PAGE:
*people means airline management, politicians, AsA management and....the public. All it takes is will. The will to hire the necessary staff . The will to change the necessary rules (think noise sharing idiocy- imagine how quiet CDAs from offshore holds to the correct runway would be...but I digress), the will to educate.

Disclaimer: I don't work in SY, or even Australia. However, it's amazing how common some themes are.
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Old 16th Feb 2012, 23:14
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A Pilot’s Guide to ILS PRM Approaches | Airservices
Read and watch the video
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Old 17th Feb 2012, 09:58
  #34 (permalink)  
 
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Thumbs up

Thanks to the ATC folk who took the time to respond. I have a better appreciation of most of the whys.

The one answer I could not find was the minimum wx criteria when PRMs are used? Is it 1,000 ft, 1,500 ft or other ceiling or viz and what does the wx need to improve to in order for ATC to cease the PRM approaches, or is it also a matter of traffic/delays regardless of wx?

My question basically relates to us and other aircraft calling visual at 4,000 ft with PRMs still being persisted with even after we landed.

Thanks again.
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Old 17th Feb 2012, 10:15
  #35 (permalink)  
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And that's the whole point isn't it Jenna. If the weather is crook and according to our ATC friends, PRM's are the most efficient way of processing traffic, then so be it. Problem is, on Wednesday the weather was far from crook. In fact it was VMC from 14 miles!

Leaves me wondering why we don't simply conduct PRMs all the time?

Am I missing something?
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Old 17th Feb 2012, 18:52
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Yes. A lack of staff (read; cost saving)
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Old 17th Feb 2012, 20:48
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So to improve the flow and have PRMs all the time, Airservices have to invest more in infrastructure (staff in this case). Once again loser, sorry user pays.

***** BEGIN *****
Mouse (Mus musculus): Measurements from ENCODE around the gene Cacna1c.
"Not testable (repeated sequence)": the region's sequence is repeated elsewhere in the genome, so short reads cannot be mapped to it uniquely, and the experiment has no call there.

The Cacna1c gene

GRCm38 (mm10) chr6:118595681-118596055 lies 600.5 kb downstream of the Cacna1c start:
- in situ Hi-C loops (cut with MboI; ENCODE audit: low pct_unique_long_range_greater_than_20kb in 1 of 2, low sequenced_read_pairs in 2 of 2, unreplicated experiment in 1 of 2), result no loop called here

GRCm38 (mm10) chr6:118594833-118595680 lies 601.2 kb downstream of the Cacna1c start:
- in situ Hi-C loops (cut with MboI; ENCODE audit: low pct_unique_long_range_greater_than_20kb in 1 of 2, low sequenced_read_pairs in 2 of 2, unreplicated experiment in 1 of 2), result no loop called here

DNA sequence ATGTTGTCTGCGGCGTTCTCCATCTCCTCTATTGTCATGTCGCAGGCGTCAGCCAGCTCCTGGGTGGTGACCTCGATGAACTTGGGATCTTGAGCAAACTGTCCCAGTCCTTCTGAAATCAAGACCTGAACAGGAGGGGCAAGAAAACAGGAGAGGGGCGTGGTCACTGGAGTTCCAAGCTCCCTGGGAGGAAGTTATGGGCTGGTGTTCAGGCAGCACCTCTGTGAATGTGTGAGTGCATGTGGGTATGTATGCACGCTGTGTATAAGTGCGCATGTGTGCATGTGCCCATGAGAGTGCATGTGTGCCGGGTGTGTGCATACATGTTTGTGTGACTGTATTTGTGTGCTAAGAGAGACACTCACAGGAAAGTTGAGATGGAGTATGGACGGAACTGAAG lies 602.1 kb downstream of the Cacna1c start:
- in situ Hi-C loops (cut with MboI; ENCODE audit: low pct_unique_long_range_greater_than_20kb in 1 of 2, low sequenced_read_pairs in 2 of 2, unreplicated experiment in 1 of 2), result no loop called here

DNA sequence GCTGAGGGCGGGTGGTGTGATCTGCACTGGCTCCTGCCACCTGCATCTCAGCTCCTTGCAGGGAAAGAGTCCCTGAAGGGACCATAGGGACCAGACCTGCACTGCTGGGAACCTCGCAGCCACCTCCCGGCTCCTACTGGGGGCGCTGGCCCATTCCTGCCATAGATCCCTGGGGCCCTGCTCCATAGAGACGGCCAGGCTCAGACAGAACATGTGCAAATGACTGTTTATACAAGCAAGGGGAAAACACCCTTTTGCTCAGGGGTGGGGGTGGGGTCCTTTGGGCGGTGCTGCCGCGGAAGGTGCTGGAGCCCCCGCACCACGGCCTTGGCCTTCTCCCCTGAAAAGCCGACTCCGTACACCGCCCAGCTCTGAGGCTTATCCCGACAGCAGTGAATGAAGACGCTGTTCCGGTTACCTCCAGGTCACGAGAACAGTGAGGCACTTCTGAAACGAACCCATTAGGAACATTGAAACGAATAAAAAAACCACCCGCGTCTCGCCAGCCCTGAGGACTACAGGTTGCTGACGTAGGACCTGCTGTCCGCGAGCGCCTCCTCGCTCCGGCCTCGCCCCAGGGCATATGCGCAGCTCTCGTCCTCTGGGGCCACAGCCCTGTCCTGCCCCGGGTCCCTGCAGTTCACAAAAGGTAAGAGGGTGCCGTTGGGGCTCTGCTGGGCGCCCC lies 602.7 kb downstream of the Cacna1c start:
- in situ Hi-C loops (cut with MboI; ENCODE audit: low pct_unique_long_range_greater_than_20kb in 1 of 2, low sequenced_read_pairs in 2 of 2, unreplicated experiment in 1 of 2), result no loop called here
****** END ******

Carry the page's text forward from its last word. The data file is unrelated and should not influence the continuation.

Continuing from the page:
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Old 17th Feb 2012, 21:26
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"The one answer I could not find was the minimum wx criteria when PRMs are used? Is it 1,000 ft, 1,500 ft or other ceiling or viz and what does the wx need to improve to in order for ATC to cease the PRM approaches, or is it also a matter of traffic/delays regardless of wx?"

Jenna Talia, it's up to the traffic manager to decide if we run PRM approaches but basically anything less than full IVA'S, PRM is the way to go. The acceptance rate for PRM is higher than any ILS/IVA rate. One possible reason they continued with PRM'S the other morning is maybe the Met people were forcasting some cloud to come in sometime soon. It's not so easy to go in and out of PRM's due to the longer downwinds required.

The suggestion of PRM'S running all the time is a good one, if we were serious about using this airport anywhere near it's capacity then we would run PRM anytime we could not do IVA'S.
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Old 18th Feb 2012, 11:33
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OK, why do aircraft from the same company:

fly different speeds in the circuit,
fly different speeds on departure,
taxi at different speeds,
call visual when the aircraft in front hasn't,
call for pushback at the same time as their company, but don't push back at the same time,
line up at different speeds,
commence take off roll differently,
change level at different rates?

My last flight with xxxtas, my wife and I arrived at the airport ETD-45mins. We rushed to get there. We waited for an hour and a half due to maintenance issues. We were told nothing! Why were we told to rush and then told to wait? Why didn't the airline ring us and give us a "CTMS" for their problems?

I suppose we're lucky that we didn't get stranded, hey!

18nm final, or told to slow down then speed up...half your luck!

Life is life...get over yourselves.
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Old 18th Feb 2012, 12:56
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Life is life...get over yourselves.
Well said Towerboy!!